Hope v. Cartledge (Lawyers Weekly No. 001-116-17, 23 pp.) (Shedd, J.) No. 15-7356, May 22, 2017; USDC at Greenville, S.C. (Harwell, J.) 4th Cir.
Holding: Although petitioner was entitled to an alibi instruction under South Carolina law, and his trial lawyer was ineffective for failing to seek such an instruction, petitioner was not prejudiced by counsel’s error, as the jury clearly believed the state’s witnesses, instead of petitioner’s witnesses – including his girlfriend and his three roommates – who testified that petitioner was with them when a Bi-Lo grocery store was robbed in 2008.
The parties accept for purposes of appeal that trial counsel’s performance was deficient. We focus our inquiry on the prejudice prong of Washington v. Strickland.
If requested, South Carolina law requires an alibi instruction to be given when the defendant claims he was in another place at the time of the criminal act. The dispositive issue here is whether there is a reasonable probability that the outcome of the proceedings would have been different had the alibi instruction been given to the jury. In jurisdictions such as South Carolina, where a jury must return a unanimous verdict to convict, the prejudice prong is met where there is a reasonable probability that at least one juror would have struck a different balance.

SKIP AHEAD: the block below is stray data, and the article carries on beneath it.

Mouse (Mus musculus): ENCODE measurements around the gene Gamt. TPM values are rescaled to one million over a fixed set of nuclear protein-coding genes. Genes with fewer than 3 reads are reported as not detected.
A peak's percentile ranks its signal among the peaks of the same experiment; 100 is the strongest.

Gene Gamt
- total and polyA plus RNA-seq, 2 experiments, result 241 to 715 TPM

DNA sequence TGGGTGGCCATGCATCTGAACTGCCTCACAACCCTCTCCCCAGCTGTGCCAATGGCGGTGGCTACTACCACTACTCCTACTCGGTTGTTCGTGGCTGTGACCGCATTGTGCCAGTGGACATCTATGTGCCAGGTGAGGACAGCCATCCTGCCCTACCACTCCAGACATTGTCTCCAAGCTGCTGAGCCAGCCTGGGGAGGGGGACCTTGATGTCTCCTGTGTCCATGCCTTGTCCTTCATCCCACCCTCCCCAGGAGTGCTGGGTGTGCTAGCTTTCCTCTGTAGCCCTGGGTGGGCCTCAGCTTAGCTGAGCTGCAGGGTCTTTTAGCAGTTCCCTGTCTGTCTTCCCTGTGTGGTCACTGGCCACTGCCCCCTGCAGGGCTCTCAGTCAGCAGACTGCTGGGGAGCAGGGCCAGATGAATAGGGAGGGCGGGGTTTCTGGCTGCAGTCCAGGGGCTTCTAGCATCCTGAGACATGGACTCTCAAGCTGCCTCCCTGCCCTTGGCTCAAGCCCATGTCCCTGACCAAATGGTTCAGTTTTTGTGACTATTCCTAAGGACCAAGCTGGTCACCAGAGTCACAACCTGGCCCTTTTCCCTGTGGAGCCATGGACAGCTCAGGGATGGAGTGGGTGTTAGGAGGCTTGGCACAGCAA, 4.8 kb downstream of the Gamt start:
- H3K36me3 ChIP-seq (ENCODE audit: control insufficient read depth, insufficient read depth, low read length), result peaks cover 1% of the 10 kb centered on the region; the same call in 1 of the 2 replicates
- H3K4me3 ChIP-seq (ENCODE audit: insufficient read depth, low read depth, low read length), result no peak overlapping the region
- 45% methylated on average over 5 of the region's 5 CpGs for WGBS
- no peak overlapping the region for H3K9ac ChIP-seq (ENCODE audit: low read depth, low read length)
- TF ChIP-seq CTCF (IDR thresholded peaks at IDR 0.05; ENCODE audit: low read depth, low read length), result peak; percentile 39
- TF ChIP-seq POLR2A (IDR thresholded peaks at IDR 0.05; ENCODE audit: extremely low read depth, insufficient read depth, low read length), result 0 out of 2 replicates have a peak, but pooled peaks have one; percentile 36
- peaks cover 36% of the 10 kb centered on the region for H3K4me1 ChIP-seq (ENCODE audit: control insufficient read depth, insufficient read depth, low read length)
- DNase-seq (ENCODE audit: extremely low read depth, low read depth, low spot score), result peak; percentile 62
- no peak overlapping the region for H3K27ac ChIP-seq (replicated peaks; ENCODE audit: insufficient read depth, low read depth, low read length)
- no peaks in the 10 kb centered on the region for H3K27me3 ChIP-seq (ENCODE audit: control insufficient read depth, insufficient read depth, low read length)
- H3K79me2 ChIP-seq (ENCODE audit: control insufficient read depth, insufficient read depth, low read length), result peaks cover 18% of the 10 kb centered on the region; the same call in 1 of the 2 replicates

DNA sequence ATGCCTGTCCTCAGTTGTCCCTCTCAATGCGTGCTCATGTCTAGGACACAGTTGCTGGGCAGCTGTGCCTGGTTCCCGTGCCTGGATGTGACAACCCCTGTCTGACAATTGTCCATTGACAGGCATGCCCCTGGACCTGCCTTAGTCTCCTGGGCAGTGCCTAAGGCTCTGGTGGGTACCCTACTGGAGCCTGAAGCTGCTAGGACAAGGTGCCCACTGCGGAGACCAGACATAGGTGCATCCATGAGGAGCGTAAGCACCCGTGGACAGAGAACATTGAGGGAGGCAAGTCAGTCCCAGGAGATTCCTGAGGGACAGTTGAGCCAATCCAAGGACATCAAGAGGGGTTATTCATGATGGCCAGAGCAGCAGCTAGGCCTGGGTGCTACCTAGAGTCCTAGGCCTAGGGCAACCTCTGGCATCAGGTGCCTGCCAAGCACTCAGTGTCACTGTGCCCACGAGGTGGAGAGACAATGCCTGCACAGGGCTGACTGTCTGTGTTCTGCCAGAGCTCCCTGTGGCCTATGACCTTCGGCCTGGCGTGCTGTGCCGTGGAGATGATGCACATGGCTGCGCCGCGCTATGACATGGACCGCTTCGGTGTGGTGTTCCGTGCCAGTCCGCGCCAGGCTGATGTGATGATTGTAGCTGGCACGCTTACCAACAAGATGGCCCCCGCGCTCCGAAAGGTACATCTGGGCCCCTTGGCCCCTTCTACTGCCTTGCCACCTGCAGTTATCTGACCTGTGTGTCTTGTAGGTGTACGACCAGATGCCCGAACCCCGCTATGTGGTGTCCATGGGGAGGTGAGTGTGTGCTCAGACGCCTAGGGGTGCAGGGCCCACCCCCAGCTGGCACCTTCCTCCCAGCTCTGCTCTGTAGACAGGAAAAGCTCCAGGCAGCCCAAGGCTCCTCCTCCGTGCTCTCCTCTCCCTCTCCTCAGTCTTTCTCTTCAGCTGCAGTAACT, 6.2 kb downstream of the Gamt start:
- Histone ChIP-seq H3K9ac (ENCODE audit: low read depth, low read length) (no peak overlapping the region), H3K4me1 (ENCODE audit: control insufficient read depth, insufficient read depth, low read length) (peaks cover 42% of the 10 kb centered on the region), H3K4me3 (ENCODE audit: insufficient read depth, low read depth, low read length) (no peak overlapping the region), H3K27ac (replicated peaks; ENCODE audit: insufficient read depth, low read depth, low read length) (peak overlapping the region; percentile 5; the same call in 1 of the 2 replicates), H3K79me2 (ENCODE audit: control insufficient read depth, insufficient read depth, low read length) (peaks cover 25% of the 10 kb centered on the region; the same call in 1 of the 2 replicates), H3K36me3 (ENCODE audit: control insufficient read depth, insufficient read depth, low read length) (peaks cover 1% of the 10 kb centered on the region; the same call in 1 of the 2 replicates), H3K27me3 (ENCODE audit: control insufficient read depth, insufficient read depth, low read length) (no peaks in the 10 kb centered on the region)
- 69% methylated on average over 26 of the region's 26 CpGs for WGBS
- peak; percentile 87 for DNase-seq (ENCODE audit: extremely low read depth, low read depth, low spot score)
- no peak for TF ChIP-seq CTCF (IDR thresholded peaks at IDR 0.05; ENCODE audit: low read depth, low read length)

Petitioner argues he was prejudiced because the jury likely misunderstood the burden of proof surrounding an alibi defense. We disagree.
First, the trial court repeatedly instructed the jury, at least 15 times, that the state must prove defendant guilty beyond a reasonable doubt. The trial court also clearly defined reasonable doubt and repeatedly stated that defendant was to be presumed innocent. Because the jury was fully aware the state bore the burden of proof on each element of each offense, it is inconceivable that the jury was misled on which party bore the burden of proof.
Also, the crucial issue at trial was witness credibility, and the parties presented the jury with two different and irreconcilable factual scenarios. The state’s version directly placed petitioner at the crime scene and implicated him in the robbery, through store employee and his codefendants’ testimony. Petitioner’s version directly placed him at home and absolved him of any involvement in the robbery. The guilty verdict necessarily establishes that the jury found the state’s witnesses to be credible and believed the state’s version of events. We do not believe the inclusion of an alibi instruction would have changed the jury’s credibility determination of the ultimate verdict.
Finally, and most importantly, petitioner has failed to demonstrate that the post-conviction review court unreasonably applied federal law as defined by the Supreme Court. Its decision is a reasonable application of Strickland and is supported by the record.
Dismissal of habeas petition affirmed.
Thacker, J.: In this case, South Carolina’s alibi instruction would have educated the jurors that the state was required to disprove petitioner’s alibi defense in order to convict him. I believe there is a reasonable probability that the outcome of petitioner’s trial would have been different had counsel requested the instruction. I also believe the state post-conviction review court unreasonably applied Strickland in concluding to the contrary. I respectfully dissent.